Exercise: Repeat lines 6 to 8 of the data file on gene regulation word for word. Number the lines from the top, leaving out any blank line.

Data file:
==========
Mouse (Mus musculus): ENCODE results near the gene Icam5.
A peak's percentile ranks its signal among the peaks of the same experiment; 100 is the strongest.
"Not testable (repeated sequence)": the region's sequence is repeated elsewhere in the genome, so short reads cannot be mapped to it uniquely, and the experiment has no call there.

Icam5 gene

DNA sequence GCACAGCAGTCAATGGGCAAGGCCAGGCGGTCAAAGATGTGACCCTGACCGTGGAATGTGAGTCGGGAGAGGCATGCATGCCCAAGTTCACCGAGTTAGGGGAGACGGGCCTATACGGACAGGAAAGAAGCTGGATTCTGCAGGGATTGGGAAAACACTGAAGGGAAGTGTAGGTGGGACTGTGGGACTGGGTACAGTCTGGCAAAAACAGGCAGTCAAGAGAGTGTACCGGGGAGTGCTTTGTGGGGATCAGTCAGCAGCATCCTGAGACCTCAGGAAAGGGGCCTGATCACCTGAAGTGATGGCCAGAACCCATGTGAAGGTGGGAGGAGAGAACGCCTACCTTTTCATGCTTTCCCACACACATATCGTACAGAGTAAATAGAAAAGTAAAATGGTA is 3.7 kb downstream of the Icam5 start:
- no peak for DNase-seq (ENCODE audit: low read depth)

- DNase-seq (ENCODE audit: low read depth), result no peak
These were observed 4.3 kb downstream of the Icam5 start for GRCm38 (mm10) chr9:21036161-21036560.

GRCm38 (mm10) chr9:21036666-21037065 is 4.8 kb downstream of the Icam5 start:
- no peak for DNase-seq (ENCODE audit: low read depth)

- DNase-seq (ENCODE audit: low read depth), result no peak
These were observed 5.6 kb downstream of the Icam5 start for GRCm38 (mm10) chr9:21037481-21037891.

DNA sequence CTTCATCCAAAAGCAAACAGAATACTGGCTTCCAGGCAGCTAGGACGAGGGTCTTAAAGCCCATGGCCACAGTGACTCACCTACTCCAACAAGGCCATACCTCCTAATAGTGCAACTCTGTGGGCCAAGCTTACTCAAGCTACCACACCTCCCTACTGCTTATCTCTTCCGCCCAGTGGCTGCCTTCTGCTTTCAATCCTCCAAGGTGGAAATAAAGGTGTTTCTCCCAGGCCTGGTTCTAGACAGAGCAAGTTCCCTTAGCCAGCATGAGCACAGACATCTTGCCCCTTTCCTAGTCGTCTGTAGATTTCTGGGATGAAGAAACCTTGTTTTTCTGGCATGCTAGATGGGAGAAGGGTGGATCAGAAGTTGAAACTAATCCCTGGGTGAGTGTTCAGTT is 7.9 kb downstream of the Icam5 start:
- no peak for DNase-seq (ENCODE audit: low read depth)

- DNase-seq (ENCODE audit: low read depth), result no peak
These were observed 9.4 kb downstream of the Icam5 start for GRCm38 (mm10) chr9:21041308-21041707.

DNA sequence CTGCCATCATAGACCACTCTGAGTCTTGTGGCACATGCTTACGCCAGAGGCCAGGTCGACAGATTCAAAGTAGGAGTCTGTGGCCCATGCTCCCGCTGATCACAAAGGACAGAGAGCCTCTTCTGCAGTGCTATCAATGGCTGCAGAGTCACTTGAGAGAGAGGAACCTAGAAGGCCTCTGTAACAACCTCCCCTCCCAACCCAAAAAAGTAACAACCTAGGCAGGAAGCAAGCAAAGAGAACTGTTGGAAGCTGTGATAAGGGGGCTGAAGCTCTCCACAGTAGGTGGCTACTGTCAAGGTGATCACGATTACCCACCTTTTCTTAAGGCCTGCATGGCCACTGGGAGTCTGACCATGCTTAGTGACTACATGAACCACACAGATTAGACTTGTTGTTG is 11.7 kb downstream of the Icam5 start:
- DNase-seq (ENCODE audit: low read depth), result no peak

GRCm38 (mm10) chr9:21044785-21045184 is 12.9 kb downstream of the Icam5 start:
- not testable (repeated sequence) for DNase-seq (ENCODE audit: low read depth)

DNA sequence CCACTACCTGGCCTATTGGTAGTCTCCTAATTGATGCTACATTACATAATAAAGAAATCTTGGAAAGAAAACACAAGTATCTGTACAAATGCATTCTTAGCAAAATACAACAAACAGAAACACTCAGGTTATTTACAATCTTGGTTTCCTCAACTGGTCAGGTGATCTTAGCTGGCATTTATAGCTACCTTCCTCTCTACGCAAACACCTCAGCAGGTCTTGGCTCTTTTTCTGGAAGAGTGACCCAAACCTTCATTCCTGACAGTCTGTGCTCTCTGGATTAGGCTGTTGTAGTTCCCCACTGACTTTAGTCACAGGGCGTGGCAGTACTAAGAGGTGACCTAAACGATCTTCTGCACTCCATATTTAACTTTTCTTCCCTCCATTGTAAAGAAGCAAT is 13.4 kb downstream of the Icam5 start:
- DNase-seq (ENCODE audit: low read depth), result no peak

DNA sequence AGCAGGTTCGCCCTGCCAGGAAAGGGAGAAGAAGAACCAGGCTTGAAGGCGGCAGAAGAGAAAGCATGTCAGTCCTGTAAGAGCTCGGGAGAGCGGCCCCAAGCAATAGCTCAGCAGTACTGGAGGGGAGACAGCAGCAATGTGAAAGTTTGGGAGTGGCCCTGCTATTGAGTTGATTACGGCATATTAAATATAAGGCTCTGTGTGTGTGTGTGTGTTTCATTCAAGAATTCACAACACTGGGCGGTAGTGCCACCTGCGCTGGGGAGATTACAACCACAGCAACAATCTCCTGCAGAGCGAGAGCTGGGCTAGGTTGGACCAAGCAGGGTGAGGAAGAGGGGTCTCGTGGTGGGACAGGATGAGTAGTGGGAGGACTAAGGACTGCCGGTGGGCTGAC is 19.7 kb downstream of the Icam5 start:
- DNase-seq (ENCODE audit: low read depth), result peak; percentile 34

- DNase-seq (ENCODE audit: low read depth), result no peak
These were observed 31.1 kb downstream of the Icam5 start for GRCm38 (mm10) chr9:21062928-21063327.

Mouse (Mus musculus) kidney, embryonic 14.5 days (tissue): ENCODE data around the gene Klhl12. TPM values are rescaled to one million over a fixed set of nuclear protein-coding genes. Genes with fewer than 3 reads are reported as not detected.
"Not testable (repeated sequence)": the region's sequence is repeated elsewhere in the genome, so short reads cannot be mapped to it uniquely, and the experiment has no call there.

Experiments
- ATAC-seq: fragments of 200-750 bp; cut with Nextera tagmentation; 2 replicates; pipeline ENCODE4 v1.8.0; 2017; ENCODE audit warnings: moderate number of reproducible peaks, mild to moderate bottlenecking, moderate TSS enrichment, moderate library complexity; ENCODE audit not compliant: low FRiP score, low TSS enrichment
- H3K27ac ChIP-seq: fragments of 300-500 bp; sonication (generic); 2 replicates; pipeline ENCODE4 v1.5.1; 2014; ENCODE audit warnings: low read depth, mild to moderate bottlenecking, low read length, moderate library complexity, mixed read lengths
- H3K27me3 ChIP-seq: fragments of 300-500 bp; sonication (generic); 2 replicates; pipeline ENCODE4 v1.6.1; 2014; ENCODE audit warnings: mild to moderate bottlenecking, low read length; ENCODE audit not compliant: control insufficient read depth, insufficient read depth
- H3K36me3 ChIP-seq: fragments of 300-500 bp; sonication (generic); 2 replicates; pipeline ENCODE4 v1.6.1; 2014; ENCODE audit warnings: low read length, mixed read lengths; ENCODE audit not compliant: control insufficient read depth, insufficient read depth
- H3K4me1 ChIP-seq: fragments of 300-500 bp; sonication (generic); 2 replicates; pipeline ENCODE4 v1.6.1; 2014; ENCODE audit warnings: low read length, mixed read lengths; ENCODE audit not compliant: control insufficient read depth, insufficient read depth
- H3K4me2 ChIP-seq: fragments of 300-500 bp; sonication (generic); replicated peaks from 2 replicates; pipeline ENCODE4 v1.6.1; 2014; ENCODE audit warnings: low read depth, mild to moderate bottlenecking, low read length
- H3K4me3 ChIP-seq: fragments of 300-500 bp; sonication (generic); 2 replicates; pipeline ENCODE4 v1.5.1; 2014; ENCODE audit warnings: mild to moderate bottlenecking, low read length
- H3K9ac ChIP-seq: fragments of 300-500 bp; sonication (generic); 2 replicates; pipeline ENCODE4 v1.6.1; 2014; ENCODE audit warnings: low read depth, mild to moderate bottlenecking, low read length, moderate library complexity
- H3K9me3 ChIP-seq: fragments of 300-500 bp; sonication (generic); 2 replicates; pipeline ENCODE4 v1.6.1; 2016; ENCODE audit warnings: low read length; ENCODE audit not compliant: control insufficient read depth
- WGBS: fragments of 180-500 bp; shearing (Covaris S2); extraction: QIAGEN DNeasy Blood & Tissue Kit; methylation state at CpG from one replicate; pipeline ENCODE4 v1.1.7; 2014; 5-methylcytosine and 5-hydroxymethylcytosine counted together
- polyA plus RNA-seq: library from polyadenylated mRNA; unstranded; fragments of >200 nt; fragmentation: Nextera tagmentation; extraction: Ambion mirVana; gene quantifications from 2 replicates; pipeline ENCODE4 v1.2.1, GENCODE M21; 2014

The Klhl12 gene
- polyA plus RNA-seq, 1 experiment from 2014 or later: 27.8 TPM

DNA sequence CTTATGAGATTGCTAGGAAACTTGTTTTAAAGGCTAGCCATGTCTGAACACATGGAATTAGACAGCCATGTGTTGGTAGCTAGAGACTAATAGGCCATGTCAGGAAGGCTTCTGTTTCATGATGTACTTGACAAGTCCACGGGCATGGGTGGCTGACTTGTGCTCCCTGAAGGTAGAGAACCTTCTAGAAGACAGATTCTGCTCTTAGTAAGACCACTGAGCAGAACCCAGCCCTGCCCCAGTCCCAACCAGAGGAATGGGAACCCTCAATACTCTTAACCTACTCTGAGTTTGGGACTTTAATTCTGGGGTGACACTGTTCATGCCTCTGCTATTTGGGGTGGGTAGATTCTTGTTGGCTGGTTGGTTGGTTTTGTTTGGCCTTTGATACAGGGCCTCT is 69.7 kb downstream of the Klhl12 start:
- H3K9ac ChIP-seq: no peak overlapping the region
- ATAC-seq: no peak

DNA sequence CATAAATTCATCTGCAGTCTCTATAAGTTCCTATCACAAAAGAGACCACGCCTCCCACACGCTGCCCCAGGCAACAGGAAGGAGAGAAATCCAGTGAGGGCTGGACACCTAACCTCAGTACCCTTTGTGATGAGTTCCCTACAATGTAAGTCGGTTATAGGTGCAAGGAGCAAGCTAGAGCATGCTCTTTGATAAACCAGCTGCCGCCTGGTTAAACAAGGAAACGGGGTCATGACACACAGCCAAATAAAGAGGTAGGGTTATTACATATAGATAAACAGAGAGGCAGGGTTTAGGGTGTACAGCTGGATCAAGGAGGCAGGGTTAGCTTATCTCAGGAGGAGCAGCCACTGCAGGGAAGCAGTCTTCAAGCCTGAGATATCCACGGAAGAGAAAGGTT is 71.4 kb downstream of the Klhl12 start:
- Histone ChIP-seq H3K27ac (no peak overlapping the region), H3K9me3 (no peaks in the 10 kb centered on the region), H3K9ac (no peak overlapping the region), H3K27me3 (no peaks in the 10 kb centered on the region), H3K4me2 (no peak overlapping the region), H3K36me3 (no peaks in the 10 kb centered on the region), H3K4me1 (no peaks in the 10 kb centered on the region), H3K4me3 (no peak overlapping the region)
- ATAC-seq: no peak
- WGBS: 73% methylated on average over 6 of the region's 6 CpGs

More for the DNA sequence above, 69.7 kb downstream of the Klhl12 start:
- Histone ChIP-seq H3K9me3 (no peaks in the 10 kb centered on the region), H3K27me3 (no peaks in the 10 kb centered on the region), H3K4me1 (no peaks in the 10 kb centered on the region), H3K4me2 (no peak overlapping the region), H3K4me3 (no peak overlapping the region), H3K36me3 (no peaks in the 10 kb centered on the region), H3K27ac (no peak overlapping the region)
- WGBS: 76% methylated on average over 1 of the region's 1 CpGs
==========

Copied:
- no peak for DNase-seq (ENCODE audit: low read depth)

- DNase-seq (ENCODE audit: low read depth), result no peak
These were observed 4.3 kb downstream of the Icam5 start for GRCm38 (mm10) chr9:21036161-21036560.